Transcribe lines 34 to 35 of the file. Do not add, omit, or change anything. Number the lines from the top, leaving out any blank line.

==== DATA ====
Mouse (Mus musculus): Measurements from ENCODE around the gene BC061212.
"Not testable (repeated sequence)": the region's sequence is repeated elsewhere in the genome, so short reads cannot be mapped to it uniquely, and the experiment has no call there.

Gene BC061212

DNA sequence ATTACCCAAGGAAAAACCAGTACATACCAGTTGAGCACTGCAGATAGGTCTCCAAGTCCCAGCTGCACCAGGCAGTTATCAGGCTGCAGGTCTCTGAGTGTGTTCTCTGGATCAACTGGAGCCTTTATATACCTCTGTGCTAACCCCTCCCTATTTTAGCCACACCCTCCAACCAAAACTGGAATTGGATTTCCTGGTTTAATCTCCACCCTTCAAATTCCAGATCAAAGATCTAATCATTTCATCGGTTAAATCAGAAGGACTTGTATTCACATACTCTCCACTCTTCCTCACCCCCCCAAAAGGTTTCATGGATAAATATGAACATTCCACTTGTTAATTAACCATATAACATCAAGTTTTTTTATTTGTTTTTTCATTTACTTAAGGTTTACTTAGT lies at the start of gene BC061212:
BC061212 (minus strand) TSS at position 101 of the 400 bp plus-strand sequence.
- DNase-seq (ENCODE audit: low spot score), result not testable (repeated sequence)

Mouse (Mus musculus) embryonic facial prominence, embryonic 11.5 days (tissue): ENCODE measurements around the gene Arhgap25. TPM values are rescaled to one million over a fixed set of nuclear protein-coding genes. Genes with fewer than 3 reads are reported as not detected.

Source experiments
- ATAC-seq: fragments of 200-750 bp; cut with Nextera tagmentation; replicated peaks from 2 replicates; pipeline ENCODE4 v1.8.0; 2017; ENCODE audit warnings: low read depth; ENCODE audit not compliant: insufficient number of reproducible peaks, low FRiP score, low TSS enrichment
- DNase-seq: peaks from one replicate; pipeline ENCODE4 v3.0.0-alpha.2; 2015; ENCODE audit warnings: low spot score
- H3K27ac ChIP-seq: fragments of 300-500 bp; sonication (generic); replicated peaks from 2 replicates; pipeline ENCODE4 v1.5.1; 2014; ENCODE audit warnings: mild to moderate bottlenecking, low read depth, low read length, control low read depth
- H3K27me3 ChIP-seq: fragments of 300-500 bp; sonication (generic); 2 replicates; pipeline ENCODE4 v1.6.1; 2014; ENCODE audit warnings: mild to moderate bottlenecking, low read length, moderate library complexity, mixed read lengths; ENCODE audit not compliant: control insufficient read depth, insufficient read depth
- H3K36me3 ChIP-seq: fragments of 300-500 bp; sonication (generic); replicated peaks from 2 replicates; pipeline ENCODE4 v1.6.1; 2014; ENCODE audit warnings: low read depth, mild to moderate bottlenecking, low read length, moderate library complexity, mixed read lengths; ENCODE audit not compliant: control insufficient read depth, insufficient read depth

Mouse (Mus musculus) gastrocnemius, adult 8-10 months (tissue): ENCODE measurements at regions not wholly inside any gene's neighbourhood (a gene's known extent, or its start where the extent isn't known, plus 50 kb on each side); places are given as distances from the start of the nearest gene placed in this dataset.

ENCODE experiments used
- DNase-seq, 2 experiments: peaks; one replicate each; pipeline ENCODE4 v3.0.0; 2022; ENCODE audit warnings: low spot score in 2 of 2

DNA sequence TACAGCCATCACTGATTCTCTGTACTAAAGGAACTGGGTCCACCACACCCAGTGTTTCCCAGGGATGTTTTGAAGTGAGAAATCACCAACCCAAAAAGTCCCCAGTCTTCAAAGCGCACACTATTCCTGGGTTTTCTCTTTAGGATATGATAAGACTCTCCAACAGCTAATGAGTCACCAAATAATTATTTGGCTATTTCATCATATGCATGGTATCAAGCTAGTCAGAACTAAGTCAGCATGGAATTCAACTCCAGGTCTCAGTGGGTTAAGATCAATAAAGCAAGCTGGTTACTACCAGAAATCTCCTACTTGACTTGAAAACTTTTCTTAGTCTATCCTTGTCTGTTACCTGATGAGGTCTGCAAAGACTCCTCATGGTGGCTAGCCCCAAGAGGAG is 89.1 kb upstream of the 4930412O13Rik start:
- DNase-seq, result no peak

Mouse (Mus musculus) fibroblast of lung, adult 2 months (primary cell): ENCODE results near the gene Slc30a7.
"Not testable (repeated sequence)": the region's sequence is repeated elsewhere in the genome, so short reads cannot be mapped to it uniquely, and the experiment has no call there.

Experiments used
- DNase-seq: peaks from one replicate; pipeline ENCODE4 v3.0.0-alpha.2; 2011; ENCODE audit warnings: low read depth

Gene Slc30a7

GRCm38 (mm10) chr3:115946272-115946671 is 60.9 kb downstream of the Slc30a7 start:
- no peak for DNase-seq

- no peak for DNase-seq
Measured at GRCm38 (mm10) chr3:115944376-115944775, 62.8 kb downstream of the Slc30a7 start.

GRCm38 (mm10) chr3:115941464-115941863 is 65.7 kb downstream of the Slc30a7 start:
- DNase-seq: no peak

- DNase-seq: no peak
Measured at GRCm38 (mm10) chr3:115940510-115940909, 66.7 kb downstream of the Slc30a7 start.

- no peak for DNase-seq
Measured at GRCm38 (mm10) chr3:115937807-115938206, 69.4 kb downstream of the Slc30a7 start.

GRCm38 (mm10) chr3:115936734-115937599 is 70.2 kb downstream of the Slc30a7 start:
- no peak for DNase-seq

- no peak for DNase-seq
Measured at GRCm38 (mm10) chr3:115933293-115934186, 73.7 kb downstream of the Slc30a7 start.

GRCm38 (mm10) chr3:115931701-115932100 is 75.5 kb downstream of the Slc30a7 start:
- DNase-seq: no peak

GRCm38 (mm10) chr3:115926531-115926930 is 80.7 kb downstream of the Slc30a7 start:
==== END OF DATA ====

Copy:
GRCm38 (mm10) chr3:115936734-115937599 is 70.2 kb downstream of the Slc30a7 start:
- no peak for DNase-seq